The Financial Conduct Authority has today revealed the state of the defined benefit transfer advice market and illuminated its work into tackling consumer harm.
The City watchdog observed signs of improvement in the DB market with the number of transfers gradually declining.
It also revealed, however, that the threat of harm was growing in the wider consumer investments market.
Here are the devilish details in the regulator’s figures:
1 DB transfer adviser numbers
The number of active firms in the pension transfer space stood at 2,426 in 2018 — around 1,100 more than the 1,310 firms currently active in the DB market.
Some 103 of firms currently holding permissions were new entrants to the market too, meaning around 1,000 firms have ducked out of the DB market over the past two years.
The FCA said the reduction in firms could be as a result of not having adequate professional indemnity insurance for this form of advice, while other firms have given up their permissions as they had not used them for an extended period.
2 Conversion rates
The proportion of clients who were advised to transfer out of their DB scheme has significantly fallen, the data showed.
Since the period from April 2015 to September 2018, the conversion rate for recommended transfers has declined from an average of 69 per cent to an average of 57 per cent between October 2018 and March 2020.
This, the FCA said, indicated its actions were having an effect and that firms are heading its message that, in most cases, a transfer is not in the client’s best interest.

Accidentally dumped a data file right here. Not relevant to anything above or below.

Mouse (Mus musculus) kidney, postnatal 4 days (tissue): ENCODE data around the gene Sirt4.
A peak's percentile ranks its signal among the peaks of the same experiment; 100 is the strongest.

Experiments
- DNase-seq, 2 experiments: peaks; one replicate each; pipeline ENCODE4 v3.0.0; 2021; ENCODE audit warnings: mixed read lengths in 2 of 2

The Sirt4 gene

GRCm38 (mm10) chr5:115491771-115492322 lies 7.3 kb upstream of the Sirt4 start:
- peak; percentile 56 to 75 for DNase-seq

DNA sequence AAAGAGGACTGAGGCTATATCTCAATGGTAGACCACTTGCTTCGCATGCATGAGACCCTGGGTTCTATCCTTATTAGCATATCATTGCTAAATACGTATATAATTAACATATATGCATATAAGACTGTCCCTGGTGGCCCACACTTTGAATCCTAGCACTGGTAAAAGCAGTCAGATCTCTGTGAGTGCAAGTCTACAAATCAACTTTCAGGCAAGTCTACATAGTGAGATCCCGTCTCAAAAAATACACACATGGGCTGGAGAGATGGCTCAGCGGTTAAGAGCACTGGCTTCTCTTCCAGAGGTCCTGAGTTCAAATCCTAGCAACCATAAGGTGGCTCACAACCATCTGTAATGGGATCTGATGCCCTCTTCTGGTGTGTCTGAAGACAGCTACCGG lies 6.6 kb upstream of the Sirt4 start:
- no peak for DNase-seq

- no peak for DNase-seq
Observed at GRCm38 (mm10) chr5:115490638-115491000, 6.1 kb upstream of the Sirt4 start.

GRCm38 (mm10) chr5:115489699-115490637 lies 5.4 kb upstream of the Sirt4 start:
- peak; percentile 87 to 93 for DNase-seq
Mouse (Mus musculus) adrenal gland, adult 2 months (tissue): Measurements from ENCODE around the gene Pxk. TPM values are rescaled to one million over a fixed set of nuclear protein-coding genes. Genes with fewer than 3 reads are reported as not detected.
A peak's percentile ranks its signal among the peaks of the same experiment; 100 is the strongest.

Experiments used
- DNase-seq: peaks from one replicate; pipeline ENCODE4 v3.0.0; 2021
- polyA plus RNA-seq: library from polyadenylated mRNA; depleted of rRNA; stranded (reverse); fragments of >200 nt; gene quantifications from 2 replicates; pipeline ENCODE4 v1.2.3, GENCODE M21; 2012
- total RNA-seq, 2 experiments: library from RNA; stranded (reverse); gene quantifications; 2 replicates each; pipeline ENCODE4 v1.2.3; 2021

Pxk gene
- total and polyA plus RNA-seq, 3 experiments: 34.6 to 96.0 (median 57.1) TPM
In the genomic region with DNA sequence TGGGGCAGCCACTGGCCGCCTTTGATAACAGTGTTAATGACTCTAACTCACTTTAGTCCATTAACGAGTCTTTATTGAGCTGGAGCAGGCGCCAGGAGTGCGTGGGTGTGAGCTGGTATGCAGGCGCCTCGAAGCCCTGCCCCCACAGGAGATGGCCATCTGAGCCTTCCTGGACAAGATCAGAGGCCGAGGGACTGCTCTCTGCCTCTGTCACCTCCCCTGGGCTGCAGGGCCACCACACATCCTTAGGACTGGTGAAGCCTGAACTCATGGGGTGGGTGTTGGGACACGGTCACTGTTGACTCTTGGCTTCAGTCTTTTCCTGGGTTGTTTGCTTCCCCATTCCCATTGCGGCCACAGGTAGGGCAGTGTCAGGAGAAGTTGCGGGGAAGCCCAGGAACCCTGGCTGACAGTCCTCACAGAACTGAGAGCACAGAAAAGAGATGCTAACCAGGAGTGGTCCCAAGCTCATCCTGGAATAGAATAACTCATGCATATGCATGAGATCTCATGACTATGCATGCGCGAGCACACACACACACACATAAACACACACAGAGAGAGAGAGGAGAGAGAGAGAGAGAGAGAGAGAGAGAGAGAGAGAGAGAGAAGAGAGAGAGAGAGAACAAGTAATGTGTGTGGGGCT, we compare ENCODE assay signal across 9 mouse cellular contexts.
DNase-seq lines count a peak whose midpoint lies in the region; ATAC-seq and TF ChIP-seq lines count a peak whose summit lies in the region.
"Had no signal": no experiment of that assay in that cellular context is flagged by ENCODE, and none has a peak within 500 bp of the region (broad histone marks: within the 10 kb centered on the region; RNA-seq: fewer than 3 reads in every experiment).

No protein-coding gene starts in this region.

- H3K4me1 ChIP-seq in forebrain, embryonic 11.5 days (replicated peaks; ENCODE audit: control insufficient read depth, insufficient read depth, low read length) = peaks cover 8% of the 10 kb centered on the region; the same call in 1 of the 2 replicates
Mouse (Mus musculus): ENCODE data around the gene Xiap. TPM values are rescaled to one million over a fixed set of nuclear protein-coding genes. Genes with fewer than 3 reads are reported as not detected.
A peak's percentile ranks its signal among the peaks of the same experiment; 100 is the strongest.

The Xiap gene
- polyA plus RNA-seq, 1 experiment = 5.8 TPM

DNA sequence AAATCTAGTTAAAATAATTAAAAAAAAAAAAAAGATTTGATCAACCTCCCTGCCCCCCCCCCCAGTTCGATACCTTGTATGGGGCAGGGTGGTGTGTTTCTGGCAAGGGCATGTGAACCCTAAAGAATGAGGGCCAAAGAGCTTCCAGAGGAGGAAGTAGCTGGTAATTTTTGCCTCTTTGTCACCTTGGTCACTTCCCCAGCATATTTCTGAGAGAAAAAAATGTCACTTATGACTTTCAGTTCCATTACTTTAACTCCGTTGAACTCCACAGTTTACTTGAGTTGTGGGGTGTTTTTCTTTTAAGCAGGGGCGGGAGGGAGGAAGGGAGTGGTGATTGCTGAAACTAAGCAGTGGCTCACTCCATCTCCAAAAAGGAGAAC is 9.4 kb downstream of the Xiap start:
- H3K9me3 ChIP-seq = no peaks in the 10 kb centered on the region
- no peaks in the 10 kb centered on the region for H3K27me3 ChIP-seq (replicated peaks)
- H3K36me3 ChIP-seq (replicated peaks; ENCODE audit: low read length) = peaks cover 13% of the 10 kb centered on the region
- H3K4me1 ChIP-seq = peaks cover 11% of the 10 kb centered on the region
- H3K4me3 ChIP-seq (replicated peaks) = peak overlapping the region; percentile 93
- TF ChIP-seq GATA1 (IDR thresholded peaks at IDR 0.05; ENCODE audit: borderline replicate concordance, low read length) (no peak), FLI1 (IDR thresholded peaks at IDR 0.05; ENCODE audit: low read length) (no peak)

3 PI problems
The City watchdog also sounded a warning over PI insurance as it revealed 9 per cent of advisers offering DB advice did not have the appropriate cover to do so.
It said: “We expect that all firms providing DB transfer advice have appropriate PII cover in place, in line with our rules. If they don’t, they must not carry out DB transfer advice.”
A hot topic over the past few years, it also said it was continuing to work with interested stakeholders to monitor and assess the availability of PI insurance for the transfer space.
4 Contingent charging
The data showed its contingent charging ban will likely have a further impact on the DB transfer market, with 785 firms (60 per cent of all those that gave DB transfer advice) using contingent charging between October 2018 and March 2020.
Some 80 per cent of clients, nearly 40,000, who transferred between October 2018 and March 2020 were charged contingently, the figures show.
But with the method banned since October 1 last year, the market is likely to see a significant shake up.
5 Insistent clients
The number of insistent clients — those who proceeded to transfer their DB pension scheme when advised not to — meanwhile is on the decline.
Between October 2018 and March 2020, 121 (9 per cent) of active firms arranged pension transfers for 2,963 insistent clients, representing 8 per cent of all those who transferred.
This was down from a 13 per cent average from April 2015 to September 2018.